To (β) block or better block?BMJ 1995; 311 doi: https://doi.org/10.1136/bmj.311.7007.701 (Published 16 September 1995) Cite this as: BMJ 1995;311:701
- Morris J Brown
- Professor of clinical pharmacology Clinical Pharmacology Unit, University of Cambridge, Addenbrooke's Hospital Cambridge CB2 2QQ
β1 selectivity rarely matters in clinical practice despite the hype
Scarcely a week now passes without a new receptor subtype being described on which either endogenous neurotransmitters or hormones might act, usually as agonists, and which are rapidly proposed as novel targets for drugs, usually as antagonists. It is therefore ironic, but instructive, to recognise the debate that still stirs among doctors and pharmacologists over the relative merits of β1 selective and non-selective β blockade after more than 20 years' use in angina and hypertension.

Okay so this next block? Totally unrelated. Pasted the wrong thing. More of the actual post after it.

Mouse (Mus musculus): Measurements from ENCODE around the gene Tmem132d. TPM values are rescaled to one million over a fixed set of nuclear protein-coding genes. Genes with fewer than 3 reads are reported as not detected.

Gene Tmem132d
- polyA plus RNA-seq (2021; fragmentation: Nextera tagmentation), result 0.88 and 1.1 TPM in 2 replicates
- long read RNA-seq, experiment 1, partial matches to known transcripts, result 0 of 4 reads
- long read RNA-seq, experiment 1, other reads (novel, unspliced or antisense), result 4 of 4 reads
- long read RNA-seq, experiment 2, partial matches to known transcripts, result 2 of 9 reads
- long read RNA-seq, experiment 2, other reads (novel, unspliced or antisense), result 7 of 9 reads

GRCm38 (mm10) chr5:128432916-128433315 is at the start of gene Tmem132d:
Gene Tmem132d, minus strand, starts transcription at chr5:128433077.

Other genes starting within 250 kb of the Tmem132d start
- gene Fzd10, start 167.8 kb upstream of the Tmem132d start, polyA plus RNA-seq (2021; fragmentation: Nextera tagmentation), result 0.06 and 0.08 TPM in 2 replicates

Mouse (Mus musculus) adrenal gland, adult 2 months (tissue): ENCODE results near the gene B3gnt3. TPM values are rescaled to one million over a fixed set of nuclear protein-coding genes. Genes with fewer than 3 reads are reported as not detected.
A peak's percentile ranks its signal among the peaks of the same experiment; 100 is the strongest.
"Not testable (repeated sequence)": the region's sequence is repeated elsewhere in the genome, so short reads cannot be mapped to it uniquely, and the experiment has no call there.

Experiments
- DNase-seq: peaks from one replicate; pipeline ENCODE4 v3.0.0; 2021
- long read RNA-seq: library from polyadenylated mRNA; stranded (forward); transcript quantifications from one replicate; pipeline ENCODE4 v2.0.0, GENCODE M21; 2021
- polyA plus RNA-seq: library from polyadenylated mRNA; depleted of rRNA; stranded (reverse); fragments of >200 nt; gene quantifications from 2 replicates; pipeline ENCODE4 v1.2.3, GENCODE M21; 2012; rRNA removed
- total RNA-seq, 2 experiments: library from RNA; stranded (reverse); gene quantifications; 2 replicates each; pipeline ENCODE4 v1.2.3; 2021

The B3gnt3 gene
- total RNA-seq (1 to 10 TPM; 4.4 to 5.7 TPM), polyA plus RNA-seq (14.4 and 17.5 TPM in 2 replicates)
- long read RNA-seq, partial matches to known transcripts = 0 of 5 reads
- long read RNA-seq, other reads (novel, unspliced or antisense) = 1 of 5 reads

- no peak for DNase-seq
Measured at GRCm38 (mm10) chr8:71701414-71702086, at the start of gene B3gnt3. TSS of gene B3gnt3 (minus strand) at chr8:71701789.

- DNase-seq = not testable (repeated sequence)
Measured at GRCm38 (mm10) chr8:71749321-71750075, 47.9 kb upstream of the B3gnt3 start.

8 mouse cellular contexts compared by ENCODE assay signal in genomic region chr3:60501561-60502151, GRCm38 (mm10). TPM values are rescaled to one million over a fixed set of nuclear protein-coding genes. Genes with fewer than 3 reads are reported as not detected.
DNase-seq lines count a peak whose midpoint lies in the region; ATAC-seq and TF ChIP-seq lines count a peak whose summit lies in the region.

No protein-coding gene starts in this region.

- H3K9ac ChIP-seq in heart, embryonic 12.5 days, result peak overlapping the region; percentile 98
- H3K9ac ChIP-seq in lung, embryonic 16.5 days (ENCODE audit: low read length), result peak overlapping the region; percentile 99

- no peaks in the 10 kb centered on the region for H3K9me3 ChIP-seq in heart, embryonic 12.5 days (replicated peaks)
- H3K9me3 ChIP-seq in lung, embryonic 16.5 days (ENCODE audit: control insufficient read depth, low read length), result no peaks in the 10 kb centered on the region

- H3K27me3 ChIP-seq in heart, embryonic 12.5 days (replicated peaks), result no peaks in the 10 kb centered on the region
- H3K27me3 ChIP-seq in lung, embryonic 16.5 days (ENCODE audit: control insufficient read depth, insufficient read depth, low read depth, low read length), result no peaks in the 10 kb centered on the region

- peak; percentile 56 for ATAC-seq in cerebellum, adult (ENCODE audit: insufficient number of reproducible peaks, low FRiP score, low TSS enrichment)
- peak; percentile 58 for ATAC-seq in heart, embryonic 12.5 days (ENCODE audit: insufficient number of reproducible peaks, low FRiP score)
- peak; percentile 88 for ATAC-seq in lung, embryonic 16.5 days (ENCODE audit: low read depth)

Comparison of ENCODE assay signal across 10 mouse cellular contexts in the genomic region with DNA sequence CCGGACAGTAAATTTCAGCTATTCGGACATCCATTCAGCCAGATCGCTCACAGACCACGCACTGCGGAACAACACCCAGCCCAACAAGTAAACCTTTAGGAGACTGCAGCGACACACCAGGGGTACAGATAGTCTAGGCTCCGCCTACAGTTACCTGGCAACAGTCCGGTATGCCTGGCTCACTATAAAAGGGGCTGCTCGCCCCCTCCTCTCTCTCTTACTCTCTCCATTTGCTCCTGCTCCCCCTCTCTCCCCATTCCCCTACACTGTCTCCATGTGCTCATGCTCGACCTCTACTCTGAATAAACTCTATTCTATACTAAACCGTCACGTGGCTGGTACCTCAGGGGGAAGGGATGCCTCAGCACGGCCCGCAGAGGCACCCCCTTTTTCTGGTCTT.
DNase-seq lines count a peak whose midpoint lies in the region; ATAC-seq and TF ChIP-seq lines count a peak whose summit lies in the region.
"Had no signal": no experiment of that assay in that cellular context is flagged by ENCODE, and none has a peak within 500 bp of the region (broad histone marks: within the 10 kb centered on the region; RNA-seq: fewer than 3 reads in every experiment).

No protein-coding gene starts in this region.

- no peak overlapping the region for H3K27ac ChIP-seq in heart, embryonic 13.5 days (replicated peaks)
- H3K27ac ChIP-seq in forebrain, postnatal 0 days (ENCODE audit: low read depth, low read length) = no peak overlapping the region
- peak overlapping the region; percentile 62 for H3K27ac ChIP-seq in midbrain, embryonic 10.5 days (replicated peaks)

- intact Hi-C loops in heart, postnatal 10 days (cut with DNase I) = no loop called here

The most recent airing of the debate concerned the paradoxical pressor response to non-selective β blockade.1 2 In the absence of β blockade, acute rises in circulating adrenaline concentrations hardly affect mean blood pressure because of opposing actions on systolic and diastolic blood pressure. The rise in systolic blood pressure is due mainly to vasoconstriction mediated by (α) adrenoceptors, and this is unopposed when a non-selective β blocker like propranololprevents the vasodilatation mediated by β2 adrenoreceptors. But two obstacles exist to concluding that selective β1 blockade must automatically be preferable.
Firstly, it is necessary to appreciate that the endocrine secretion …
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